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Employment Matters – May 2024

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By Ceri Fuller, Hilary Larter, & Joanne Bell

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Published 16 May 2024

Overview

This month we cover five cases. Readers should also be aware of another Government backed Private Members Bill which is making its way through Parliament: the Paternity Leave (Bereavement) Bill. This Bill makes provision for paternity leave in the sad circumstances where a mother dies or, in the case of an adoption, where a person with whom a child is placed or expected to be placed for adoption dies.

1. Discrimination: Tribunal right to reject race discrimination claim despite wrong approach to burden of proof. In this case the EAT upheld an employment tribunal's decision to reject a race discrimination claim despite finding that the tribunal had made an error in deciding that the burden of proof did not shift to the employer.

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2. Dismissal: Fair dismissal arising from a breakdown in working relationships, despite absence of a written warning and offer of appeal. In this case the EAT upheld a tribunal's decision that an employer did not act unfairly when it dismissed a senior employee for some other substantial reason, without a formal procedure or an appeal.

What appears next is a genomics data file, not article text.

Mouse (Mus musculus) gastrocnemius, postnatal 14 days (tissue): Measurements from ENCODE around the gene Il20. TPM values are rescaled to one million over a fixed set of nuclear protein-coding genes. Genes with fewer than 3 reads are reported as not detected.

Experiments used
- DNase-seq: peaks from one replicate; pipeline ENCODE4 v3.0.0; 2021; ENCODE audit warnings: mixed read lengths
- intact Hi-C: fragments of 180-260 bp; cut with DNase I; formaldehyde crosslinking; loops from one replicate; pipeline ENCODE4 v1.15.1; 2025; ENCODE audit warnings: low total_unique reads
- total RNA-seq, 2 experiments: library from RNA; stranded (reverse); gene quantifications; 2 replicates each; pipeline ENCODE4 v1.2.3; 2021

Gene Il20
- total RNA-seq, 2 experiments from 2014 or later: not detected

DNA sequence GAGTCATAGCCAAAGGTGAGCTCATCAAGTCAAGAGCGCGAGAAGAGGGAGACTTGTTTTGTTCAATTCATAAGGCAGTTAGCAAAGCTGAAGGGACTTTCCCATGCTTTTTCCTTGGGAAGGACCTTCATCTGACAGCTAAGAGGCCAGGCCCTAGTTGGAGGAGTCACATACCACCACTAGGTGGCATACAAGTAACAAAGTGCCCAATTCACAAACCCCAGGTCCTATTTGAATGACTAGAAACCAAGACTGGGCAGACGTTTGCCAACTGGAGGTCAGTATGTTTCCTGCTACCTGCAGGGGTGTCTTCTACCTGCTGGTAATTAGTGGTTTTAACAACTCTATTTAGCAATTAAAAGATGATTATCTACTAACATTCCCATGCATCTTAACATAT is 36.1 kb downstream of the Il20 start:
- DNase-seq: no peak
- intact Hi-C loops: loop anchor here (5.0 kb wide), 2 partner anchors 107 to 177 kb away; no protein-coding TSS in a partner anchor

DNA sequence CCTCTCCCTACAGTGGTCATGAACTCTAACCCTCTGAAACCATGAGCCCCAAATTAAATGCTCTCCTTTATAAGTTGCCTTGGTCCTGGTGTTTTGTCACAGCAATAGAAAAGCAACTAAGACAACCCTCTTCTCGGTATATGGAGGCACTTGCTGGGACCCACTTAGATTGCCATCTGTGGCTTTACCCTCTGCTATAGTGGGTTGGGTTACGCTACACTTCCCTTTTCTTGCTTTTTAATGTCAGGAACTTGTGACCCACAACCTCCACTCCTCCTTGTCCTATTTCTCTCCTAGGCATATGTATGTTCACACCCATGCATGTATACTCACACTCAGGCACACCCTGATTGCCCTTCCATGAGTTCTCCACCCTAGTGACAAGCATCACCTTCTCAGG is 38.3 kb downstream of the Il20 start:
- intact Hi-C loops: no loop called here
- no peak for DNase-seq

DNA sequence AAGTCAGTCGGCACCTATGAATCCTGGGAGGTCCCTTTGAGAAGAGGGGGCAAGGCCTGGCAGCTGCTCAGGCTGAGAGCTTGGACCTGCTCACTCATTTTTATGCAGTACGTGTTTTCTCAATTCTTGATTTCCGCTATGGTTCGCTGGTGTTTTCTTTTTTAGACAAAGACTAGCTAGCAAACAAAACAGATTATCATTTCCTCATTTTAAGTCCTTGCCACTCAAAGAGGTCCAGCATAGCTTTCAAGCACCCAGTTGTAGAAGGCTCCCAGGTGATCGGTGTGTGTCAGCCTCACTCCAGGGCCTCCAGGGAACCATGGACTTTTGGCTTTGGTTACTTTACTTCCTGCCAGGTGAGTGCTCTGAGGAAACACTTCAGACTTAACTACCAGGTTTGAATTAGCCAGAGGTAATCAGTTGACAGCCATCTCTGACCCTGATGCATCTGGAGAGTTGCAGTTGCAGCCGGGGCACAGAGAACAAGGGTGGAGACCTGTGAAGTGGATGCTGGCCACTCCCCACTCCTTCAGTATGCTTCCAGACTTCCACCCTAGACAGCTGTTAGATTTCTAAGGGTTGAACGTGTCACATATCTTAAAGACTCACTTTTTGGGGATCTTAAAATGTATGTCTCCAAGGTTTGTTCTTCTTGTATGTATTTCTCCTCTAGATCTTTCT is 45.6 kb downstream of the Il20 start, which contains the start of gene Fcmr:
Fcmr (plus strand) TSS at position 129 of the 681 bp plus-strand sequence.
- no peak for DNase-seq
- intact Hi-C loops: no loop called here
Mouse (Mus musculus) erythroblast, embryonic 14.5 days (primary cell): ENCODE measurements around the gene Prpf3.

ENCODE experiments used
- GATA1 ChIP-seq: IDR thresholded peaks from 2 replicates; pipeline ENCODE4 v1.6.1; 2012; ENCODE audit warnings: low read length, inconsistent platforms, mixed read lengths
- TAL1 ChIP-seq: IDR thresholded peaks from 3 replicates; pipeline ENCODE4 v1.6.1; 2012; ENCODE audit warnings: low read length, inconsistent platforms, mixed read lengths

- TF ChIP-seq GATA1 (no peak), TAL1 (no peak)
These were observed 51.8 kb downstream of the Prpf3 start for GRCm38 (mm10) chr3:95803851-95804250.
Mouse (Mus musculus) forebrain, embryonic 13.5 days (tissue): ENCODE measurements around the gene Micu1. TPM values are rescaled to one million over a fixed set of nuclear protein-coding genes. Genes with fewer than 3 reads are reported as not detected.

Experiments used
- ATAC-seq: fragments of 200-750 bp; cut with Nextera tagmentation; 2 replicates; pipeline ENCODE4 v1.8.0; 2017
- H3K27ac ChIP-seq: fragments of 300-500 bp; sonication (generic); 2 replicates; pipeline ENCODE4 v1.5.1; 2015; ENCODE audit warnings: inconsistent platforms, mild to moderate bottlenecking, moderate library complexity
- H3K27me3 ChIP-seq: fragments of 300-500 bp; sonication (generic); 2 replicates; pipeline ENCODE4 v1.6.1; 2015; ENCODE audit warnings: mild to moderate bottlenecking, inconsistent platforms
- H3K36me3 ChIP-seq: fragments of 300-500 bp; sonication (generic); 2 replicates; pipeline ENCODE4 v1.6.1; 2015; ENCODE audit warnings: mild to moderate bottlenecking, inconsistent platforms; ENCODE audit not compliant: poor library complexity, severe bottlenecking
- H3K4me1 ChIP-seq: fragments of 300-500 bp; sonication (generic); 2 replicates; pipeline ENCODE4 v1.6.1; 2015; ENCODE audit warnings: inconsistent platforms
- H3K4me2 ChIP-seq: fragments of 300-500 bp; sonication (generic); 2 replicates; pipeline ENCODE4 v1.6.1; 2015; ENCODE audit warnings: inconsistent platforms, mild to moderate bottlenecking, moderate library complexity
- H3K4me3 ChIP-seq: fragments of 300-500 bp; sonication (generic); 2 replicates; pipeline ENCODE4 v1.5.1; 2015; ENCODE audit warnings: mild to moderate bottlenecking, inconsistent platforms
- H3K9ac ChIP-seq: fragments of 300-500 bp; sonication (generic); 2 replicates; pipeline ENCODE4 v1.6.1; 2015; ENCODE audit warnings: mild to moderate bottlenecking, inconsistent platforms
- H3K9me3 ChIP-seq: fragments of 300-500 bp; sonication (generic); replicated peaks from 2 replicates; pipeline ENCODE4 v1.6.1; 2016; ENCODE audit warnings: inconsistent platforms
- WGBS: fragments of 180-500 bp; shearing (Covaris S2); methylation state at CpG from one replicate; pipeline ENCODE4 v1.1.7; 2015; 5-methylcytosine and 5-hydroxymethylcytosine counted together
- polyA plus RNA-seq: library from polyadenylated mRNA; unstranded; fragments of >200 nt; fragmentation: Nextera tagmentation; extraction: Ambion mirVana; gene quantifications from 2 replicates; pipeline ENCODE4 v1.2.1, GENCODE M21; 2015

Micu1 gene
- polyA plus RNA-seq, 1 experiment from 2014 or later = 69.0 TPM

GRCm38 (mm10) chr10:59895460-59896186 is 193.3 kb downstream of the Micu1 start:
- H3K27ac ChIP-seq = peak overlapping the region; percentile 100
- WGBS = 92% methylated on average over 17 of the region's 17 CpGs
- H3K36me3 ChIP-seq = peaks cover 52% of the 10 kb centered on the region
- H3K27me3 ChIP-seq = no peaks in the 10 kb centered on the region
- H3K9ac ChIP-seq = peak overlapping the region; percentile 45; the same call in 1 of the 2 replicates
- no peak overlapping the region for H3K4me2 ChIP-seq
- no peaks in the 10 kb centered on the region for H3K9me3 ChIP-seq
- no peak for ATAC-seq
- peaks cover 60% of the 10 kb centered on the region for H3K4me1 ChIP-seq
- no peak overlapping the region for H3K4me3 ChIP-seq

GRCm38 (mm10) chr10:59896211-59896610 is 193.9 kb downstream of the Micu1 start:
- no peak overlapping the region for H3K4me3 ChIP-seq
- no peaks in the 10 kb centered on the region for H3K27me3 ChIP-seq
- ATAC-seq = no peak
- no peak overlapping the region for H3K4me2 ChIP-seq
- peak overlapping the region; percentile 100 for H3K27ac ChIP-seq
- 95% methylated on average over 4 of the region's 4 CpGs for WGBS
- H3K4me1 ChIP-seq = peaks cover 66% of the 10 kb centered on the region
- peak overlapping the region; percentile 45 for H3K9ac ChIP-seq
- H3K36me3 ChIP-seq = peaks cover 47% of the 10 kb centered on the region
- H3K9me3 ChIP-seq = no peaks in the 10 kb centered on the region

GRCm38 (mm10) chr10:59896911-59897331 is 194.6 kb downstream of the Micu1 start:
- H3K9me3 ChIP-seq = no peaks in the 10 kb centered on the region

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3. Holiday pay: EAT provides further details on what to include in statutory holiday pay and how to approach a "series of deductions". In this case the EAT considered how to determine whether allowances should be included in holiday pay, when deductions from holiday pay form part of a "series of deductions" and whether an employer can designate periods of holiday as statutory or contractual.

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4. Paternity Leave (Bereavement) Bill: If enacted this law would make paternity leave a day 1 right for all fathers and partners facing the bereavement of their spouse or partner.

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5. TUPE: ETO reasons for dismissal must be pleaded and evidenced where changes are made to an employee's material detriment after a TUPE transfer. In this case the EAT allowed a second appeal by a former employee as the ETO reason found by the tribunal was not pleaded or evidenced.

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6. Whistleblowing detriment: employer's actions were not materially influenced by the protected disclosure. In this case the EAT upheld an employment tribunal's decision to dismiss an employee's whistleblowing detriment claim because the employer's actions were not materially influenced by the protected disclosure.

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